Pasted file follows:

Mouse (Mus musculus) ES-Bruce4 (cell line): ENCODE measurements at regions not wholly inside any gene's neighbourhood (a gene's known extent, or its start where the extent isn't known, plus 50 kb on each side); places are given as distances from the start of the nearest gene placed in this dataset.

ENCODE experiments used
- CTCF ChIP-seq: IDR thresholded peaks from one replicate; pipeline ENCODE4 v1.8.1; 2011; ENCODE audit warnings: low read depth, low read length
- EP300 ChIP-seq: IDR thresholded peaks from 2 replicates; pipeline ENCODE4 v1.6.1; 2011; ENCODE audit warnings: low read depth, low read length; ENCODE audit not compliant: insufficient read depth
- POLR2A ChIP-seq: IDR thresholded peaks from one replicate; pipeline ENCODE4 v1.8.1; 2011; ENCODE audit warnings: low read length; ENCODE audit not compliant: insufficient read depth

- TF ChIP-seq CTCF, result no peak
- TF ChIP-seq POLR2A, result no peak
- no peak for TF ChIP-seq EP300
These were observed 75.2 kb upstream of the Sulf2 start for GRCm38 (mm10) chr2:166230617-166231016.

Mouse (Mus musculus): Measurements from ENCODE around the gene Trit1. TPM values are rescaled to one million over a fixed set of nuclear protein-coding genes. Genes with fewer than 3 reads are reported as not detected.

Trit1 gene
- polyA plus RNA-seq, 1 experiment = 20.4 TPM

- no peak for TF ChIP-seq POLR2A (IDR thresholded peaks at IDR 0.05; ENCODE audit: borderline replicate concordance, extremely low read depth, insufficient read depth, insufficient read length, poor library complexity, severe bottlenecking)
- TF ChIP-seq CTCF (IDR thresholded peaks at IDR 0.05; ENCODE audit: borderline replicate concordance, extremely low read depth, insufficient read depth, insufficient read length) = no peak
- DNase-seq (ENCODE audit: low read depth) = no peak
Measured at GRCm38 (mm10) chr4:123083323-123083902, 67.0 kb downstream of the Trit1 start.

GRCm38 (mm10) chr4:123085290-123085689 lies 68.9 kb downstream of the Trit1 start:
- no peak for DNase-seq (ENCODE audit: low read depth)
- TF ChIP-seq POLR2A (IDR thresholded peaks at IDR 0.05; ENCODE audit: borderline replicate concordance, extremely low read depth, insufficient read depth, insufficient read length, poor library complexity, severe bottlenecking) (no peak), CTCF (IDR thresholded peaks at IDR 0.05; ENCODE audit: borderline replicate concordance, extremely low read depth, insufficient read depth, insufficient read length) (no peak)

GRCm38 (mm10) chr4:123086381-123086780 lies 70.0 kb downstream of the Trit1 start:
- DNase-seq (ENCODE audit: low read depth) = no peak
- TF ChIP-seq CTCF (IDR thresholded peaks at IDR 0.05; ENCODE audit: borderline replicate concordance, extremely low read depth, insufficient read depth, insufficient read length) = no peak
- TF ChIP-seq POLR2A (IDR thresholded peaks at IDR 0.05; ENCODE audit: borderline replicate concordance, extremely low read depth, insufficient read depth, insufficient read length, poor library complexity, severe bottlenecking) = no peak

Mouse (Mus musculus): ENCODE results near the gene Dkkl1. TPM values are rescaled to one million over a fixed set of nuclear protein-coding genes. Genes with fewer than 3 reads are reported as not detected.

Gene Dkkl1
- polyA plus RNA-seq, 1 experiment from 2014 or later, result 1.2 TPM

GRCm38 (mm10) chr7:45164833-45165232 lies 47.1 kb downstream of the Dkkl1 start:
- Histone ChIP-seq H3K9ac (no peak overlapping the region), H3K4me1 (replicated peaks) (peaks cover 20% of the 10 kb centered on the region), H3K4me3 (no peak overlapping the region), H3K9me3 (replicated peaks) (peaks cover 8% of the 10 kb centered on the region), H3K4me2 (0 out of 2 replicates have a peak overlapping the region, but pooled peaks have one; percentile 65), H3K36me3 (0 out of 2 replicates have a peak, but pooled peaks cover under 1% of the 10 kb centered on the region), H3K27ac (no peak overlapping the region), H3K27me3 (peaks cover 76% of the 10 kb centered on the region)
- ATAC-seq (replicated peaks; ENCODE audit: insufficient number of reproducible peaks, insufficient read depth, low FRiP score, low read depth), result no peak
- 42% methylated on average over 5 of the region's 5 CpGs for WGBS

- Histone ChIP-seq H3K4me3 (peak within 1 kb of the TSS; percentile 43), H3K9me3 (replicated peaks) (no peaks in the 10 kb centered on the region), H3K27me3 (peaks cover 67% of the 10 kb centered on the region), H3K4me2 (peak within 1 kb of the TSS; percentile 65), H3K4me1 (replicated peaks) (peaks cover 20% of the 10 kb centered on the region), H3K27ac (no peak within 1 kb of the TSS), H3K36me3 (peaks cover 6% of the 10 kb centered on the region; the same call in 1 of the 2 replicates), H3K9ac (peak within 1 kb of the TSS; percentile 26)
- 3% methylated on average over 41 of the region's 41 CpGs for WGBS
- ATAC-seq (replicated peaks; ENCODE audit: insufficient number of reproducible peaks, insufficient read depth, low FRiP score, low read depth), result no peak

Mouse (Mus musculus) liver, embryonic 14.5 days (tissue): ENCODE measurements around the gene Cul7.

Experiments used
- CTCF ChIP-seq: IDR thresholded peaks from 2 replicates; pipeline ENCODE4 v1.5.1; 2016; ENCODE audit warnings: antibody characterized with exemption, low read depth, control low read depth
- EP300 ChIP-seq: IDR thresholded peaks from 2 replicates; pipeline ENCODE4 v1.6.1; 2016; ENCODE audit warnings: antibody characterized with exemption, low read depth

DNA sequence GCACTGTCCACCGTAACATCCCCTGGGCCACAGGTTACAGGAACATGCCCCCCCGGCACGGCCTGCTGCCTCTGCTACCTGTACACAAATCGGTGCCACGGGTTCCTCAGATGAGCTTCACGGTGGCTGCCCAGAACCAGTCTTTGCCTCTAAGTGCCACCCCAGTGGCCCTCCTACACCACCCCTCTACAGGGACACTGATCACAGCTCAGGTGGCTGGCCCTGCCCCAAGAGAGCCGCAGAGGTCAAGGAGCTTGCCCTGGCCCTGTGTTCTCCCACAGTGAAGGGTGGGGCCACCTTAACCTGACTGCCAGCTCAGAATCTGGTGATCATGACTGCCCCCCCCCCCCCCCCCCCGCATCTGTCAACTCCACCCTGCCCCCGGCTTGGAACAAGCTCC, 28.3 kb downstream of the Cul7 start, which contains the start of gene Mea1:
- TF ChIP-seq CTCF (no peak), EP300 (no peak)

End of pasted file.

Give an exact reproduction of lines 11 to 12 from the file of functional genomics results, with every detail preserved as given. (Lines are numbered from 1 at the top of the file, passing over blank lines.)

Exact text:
Trit1 gene
- polyA plus RNA-seq, 1 experiment = 20.4 TPM